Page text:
Hooked on forgiveness. Released by closure.

Forgiveness and closure. These two of our toughest challenges intertwined.

Not forgiving only hurts me. Forgiveness is self love. And it is one of the hardest acts to fully give ourselves over to doing.

It can feel worse when we have an awareness of the need to forgive, but still cannot let go.

But it’s hard to unhook. Pema Chodron calls it shenpa—when emotionally we are triggered and feel ourselves closing down.  I envision a fish hook that has lured me in. The barb of the hook twists me around and around. The more I try, the worse I’m caught.

I am aware enough to see that I struggle. And then I get mad at myself that I can’t let go. It seems like others are so much better at forgiveness than me. I want to let things roll of my back. Look forward at the light. But when I spend my energy resisting a negative force, I feed it more. Such heaviness. Then I feel embarrassed and ashamed that I’m still hooked.

Closure is related to forgiveness. Yet it feels more tangible to me. I feel more agency with the idea of closure. I can take my power back. I can step away from a dysfunctional space where I’ve gotten lost in the abyss. The power is in the decision that I alone get to make.

Glennon Doyle Melton nails it when she said: “If you keep reaching back to a toxic relationship don’t pretend it’s ‘closure’ you want. Calling one more time is not a need for closure — it’s a need for one more fix — it’s a sign of drama addiction. Detox by moving forward, not back. You don’t ‘get’ closure. You decide: It’s closed.”

How do I know it is closed? That fish hook is gone. An interaction won’t leave me raw and bloody. The fear of further wounding is gone.

I can love someone. Be loved by someone. But that doesn’t mean that person should be in my life.  As a friend and former coach of mine taught me, I yearn for loved ones who love me in a way that I can’t process as love. It doesn’t register. Even when they intend it.

When I finally believed that possibility recently,  a deep sigh came from deep within me. A sigh that I’ve come to recognize as the way that I am allowing my body to relax. To let down my defenses. It lets me know that I’m ready for closure.

If I can see my wound as a disconnect rather than an intentional act, I might be able to access sorrow rather than rage. Maybe even lean toward compassion. I can choose to close the wound. No desire to retort, reengage, to wound back. Nothing to anticipate.

And maybe through closure I can lean into forgiveness. Because I know that forgiveness will set me free.

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Make space for your future

Sometimes when we are the cusp of a big life transformation, the universe gets very noisy if I stop listening.  Last night at two in the morning, a loud voice was screaming in my head that I had to clear out all that heavy emotions that are holding me down. And the next step of that process was to purge out my closet.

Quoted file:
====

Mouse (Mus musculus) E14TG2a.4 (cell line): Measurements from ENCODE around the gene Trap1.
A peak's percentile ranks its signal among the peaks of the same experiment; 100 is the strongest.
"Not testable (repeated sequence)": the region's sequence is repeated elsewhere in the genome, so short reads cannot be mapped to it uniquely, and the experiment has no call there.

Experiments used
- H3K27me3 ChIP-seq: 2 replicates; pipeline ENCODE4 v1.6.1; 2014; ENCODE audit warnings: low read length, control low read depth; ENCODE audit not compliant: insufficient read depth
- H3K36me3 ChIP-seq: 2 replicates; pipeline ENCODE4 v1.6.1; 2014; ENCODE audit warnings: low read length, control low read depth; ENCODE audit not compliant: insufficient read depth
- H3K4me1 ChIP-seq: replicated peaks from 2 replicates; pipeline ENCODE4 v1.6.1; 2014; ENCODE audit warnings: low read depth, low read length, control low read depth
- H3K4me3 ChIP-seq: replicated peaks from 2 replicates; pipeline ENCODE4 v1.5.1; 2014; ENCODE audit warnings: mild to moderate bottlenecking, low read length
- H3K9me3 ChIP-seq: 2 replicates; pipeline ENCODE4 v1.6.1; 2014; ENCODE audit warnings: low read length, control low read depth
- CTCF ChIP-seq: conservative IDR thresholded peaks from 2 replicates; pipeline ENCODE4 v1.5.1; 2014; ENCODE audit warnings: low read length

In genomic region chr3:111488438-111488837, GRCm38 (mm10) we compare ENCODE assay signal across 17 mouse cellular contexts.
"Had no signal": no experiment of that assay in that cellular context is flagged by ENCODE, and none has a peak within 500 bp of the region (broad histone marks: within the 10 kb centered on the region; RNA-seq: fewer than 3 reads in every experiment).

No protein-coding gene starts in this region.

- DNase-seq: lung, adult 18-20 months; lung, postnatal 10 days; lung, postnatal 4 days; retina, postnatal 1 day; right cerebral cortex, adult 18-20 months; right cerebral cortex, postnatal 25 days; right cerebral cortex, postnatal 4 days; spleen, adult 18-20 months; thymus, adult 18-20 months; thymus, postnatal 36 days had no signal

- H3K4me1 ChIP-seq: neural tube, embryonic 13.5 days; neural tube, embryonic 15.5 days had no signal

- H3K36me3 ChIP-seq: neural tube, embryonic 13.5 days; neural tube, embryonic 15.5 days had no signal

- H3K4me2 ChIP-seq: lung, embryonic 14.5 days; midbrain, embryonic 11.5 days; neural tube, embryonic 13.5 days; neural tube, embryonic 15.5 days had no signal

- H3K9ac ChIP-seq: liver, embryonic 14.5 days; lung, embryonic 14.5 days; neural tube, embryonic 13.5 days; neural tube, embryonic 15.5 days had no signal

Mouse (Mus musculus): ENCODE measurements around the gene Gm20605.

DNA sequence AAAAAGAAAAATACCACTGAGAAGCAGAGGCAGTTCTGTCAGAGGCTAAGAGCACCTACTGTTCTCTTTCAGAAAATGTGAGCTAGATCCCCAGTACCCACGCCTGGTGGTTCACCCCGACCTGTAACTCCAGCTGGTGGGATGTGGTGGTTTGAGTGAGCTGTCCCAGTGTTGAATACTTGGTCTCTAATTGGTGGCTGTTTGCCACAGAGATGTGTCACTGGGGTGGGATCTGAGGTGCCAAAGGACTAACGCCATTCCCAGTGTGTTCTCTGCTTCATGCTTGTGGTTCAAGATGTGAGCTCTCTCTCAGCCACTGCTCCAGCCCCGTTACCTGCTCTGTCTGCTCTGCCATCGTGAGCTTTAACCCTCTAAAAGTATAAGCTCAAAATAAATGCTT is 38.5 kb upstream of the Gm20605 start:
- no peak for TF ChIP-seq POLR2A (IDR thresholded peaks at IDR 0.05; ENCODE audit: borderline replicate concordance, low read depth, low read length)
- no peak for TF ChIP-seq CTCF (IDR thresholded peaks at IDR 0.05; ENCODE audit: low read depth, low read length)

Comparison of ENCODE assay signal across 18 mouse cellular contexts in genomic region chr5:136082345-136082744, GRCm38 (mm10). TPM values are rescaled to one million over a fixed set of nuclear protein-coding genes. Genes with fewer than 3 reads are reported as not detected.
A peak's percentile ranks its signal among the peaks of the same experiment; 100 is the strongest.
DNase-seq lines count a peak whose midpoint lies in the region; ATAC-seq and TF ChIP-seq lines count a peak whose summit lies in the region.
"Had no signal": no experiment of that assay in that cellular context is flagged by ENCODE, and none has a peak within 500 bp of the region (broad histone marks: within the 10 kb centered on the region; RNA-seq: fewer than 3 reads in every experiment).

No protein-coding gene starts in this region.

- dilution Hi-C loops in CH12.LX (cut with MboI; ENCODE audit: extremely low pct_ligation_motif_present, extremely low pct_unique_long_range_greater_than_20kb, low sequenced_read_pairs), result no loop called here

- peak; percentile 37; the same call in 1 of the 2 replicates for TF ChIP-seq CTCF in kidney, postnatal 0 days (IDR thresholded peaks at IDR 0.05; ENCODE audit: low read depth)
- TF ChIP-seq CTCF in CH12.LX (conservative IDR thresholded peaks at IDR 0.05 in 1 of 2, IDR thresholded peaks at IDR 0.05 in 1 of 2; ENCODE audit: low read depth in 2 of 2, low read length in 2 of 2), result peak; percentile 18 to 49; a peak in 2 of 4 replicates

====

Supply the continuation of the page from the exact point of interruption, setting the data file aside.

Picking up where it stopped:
I realized that I store memories in my clothing. Clothing that looks exquisite and rocks my body needs to get OUT of my closet if reminds me of a person or a moment that hurts my feelings. I spend three hours removing half of my clothes from my wardrobe.

I also was holding on to clothing that was past its prime because it contained positive feelings. Some of the items were worn out, tattered. Others just did not flatter my body.  I’ve been wearing my teenage daughters’ clothes because she’s in Argentina for the year and I miss her. But they do not look good on me. I can find other ways to keep her close, like a bracelet of hers, than a shirt from Forever 21.

Compliments also can weigh me down.  There are lots clothes out there that somebody thinks I look good in but don’t serve me.  This statement also holds true for jobs, friendships, ways of speaking to others, and just about everything that matters.

So, questions to remember the next time I clean out a closet (or need to let go of anything in my life big or small)

  1. Am I holding onto things that hurt my feelings and pull me down? Does this have a negative memory attached to it that I don’t want have to ever think about again?
  2. Am I clutching to past memories of joy—even when they no longer me going forward?
  3. Am I holding onto this because others think I “should”

Happy winterizing of your closets. And for those of you feeling that twinge of a  feeling that change is coming, clear the space you need physically, mentally, and emotionally to prepare for what is coming. Even if we don’t know what it is yet.